Do we really begin to feel so old, or do others make us so?

“There is a fountain of youth: it is your mind, your talents, the creativity you bring to your life and the lives of people you love. When you learn to tap this source, you will truly have defeated age.” ― Sophia Loren

It has been a while since writing, much has happened and mostly the superior irritation of feeling a lot older than I normally do.

I berate myself for doing this, but as much as I tried, the weariness and physical inability to dance through the moments, left me not only hobbling and frayed, but spiritually bereft. All my own doing …

At first, lockdown had me at ‘once again’ transforming everything.  Walking and, oh dear Lord, trying to become a runner without having trotted for a million years.  ‘Besimpled’ is all I can say.  Would it be karma at her wittiest, in bestowing me with ‘runner’s knee’?  One minute I felt the twinging of my right knee cap and before you could say, ‘we can have wine again’ I was hobbling to the Physio therapist for treatment.  ‘You have Runner’s knee.’  ‘You have to be kidding!’ Pain central.

This was not enough however, I was shifting to the London mode.  Time to return to the wee bairns (now seriously in no need of mother’s attention), signed a lease, took a repatriation flight and spent three weeks, with the wounded knee, living out of a suitcase.  Moving to a new house – falling down the stairs. I am Methuselah. And I was doing it to myself, feeling like a cripple without fitness, no energy, lots of depression and basically, deeply unsatisfied, hurting and unhappy.

The injury heals and the energy returns.  Which made me wonder if I was just plain feeling my age, dear God, or sinking into the acceptance and telling everyone that I was feeling old and miserable, and thus began to be treated thus?

Yesterday two things happened.  The first was a darling elderly gentlemen, who has yet to work out the wearing of a mask on the bus, or defiant perhaps, escorted by I surmise, his wife, who verbally  erased him from any form of independence.  A two year old had more freedom of choice, how to get on the bus, where to sit, how to sit, what was in front of him, outside the window – it was horrible to watch and the more she babied, the smaller he became.  The same happened in a coffee shop.  Two women in their thirties I think, brought in their mother.  Brought, it was more like escorted, plonked down on a chair, positioned and decided what was best for her to drink. The more they ignored her, only to order her to drink up, the smaller she became, and I knew I had done that to my own mother, not so long ago.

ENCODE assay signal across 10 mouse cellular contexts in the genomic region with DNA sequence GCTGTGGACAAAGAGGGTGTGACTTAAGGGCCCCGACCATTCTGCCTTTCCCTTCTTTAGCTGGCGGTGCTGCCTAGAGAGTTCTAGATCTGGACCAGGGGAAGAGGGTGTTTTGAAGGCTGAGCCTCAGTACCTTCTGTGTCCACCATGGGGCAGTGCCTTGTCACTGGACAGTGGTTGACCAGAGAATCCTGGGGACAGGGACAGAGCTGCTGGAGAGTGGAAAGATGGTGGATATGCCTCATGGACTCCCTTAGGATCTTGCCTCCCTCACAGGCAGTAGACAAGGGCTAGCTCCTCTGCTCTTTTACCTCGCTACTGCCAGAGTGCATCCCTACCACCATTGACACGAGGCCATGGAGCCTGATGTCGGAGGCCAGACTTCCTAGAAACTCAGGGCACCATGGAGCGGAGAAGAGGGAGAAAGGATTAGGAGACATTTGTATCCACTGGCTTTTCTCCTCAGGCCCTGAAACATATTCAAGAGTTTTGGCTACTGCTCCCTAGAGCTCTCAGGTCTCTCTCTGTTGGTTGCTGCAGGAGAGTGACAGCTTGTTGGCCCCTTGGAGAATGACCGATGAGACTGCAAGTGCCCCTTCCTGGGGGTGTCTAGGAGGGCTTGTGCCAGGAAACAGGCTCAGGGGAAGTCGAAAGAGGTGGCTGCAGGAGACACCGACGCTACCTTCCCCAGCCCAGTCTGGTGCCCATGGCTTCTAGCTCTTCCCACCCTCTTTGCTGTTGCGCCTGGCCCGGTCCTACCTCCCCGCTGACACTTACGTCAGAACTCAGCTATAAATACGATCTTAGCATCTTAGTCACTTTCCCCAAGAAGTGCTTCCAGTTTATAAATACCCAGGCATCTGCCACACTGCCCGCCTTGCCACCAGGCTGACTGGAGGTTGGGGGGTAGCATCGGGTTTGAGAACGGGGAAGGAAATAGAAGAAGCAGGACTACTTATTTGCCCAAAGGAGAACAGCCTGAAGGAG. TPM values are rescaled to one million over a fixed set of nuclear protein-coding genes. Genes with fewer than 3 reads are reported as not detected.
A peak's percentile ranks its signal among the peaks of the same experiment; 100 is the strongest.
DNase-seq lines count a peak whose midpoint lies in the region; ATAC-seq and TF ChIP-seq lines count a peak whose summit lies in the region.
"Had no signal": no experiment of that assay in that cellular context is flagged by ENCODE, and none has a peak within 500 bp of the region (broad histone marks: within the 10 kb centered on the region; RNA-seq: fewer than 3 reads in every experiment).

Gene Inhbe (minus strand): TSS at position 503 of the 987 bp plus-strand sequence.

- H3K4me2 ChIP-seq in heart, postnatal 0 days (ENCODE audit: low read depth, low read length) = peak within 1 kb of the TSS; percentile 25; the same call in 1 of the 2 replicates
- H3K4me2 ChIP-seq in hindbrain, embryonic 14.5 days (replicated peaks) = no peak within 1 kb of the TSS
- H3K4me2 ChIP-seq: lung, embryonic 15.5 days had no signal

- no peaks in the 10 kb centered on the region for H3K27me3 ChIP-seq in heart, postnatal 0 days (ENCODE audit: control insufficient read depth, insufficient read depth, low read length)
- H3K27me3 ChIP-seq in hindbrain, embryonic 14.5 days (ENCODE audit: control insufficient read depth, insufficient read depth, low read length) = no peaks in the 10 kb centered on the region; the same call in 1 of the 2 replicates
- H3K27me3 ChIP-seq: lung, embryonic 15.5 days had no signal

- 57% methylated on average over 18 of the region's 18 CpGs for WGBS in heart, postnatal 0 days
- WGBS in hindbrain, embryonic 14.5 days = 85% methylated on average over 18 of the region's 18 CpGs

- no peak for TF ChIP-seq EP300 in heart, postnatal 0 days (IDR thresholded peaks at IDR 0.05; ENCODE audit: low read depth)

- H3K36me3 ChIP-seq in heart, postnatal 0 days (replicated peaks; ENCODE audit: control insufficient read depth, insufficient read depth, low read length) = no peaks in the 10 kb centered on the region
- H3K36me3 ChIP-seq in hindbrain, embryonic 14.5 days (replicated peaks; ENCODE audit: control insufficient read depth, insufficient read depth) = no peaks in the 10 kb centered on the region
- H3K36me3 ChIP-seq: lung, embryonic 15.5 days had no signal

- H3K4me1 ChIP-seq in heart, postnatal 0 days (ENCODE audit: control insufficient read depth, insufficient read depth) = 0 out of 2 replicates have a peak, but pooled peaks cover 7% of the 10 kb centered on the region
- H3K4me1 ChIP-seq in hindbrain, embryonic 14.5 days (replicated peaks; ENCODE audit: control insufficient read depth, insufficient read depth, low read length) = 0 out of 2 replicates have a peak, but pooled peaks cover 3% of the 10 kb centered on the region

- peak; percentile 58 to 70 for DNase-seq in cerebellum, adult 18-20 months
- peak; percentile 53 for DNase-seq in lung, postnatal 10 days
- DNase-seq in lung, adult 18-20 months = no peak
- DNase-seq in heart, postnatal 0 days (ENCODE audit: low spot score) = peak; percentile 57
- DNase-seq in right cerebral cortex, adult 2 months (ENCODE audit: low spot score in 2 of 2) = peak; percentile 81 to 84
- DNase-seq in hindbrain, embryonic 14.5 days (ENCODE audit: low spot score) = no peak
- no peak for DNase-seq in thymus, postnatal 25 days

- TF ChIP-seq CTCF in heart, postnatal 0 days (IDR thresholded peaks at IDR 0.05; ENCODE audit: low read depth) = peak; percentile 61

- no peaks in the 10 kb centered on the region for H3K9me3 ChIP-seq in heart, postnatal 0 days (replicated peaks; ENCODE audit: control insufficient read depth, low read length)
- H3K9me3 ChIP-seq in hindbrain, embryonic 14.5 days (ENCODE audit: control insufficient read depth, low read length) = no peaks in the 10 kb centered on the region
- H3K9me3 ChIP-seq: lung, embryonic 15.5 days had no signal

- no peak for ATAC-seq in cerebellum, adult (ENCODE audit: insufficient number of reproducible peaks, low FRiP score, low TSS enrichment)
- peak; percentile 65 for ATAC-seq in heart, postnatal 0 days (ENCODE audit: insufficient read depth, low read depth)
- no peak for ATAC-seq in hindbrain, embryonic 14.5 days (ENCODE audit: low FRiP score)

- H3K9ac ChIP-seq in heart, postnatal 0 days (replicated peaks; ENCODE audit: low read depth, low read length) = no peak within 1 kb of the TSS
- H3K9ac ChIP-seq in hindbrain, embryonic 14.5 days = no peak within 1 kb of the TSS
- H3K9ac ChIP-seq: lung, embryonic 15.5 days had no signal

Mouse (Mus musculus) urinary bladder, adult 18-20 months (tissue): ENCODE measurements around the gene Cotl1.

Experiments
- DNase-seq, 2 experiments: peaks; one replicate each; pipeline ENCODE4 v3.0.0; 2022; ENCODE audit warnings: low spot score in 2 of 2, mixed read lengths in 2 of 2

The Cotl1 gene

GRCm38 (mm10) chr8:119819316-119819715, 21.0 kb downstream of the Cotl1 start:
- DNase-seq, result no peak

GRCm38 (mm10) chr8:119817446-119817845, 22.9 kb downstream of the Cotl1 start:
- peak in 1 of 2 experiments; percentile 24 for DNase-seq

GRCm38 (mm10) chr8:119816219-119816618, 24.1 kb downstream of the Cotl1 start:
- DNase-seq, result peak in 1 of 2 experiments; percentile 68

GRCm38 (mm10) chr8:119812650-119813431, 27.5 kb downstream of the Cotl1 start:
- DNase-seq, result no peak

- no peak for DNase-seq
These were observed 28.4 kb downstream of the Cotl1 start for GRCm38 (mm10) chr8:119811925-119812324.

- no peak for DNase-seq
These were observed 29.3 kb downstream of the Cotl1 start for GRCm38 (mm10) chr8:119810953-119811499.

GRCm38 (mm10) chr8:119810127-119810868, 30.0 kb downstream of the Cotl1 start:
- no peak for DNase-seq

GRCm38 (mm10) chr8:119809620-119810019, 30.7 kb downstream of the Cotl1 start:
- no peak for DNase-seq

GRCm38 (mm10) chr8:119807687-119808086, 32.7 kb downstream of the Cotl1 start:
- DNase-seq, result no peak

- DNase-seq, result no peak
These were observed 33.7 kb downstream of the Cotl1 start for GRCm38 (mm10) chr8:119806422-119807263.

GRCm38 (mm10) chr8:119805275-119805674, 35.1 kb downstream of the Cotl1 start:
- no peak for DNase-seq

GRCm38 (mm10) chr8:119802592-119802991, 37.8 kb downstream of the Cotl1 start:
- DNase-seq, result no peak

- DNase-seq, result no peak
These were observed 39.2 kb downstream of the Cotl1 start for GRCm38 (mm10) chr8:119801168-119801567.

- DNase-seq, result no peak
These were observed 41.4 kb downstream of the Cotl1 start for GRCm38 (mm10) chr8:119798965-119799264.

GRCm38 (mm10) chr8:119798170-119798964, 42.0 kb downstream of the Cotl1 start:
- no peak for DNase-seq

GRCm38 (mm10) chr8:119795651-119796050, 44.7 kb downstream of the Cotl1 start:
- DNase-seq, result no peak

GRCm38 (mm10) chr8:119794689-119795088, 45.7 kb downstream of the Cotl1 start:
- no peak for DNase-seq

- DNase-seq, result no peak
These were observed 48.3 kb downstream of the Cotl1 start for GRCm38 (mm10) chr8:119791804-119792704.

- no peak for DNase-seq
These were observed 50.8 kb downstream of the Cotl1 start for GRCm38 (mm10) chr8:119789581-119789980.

Why do we do that?  It’s a patience thing I guess and I was treating myself equally so, having no patience with this injury, transferring the frustrations of a lame leg and moving into a state of believing I was to old to cope. Resisting the change, even though I had brought it upon myself?  Looking for sympathy and then feeling sidelined because others had no patience with me? Physically, things will take a little longer – I doubt I would qualify now for things I would not have qualified for two decades ago.

But I was pissed off yesterday.  We are dealing with such ageism anyway and now, spirits sink at every turn when we are made to feel smaller, and I just hate that we fall for it. We accept that those younger are so much smarter and can stream, beam anywhere, virtual this and drink us under the table, but maybe we just secretly don’t want to know and do all those things anymore.  Champion of the Boat race drinking at University was sort of my highlight and now Mommy cuddles the bottle of wine, not because she has become a stereotype, but perhaps sometimes this world had just become so super boring.  We have cooked, cleaned, bathed, soothed, medicated, worked, travelled, loved and lived in full technicolour, thank you.  Kudos to Hugh Grant and Colin Firth who both turned 60 this week, the heart can still flutter and maybe more so that the looks are chiselled rather than winsome.

‘Ageing is an extraordinary process where you become the person you always should have been.’  David Bowie.

As to the question, yes.  We allow ourselves to feel old, become morose and think we have passed our time and wallow, and yes, others do make us feel old and we allow them too.

I will never wear the purple hat and fall into the stereotypes we tend to, but dammit, I allowed myself to think my life, romance, experiences and everything else, was over, because I struggled to walk, moved into a new house, take three buses to work and wore a knee brace on a nine hour shift.

And I am looking back at the pictures – not to feel sorry for myself, but to teach myself that granny frocks and socks and trainers and not really my style, so why the hell did I think my age made it acceptable?

If you are reading this with some delightful socks and crocks … you know what I mean.

Cheers!

 

 

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